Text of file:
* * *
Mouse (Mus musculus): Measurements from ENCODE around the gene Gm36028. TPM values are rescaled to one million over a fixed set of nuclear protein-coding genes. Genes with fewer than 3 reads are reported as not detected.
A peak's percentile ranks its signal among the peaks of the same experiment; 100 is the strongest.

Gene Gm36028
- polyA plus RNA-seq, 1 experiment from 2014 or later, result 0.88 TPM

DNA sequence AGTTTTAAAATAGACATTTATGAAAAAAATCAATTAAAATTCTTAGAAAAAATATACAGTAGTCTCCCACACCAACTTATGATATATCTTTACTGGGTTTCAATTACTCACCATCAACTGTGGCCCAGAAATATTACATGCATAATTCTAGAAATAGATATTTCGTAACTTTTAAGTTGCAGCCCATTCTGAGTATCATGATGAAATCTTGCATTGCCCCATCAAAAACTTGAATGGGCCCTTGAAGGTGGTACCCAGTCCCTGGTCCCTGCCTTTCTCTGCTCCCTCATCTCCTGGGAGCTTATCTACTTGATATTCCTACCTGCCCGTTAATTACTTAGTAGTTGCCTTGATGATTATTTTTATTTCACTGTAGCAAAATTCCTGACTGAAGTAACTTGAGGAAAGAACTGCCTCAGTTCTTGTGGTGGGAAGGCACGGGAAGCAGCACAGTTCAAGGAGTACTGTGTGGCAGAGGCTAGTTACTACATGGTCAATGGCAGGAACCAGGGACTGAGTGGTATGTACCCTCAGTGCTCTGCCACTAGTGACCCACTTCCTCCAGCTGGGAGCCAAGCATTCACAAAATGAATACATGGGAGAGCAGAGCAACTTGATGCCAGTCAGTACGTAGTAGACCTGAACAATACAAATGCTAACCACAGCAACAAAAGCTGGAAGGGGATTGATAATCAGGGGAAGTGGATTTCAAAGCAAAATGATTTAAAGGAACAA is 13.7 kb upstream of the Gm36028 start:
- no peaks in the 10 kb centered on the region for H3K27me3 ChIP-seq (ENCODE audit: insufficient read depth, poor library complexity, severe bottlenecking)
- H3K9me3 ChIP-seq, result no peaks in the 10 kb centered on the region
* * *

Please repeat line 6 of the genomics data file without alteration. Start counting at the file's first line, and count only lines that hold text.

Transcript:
- no peaks in the 10 kb centered on the region for H3K27me3 ChIP-seq (ENCODE audit: insufficient read depth, poor library complexity, severe bottlenecking)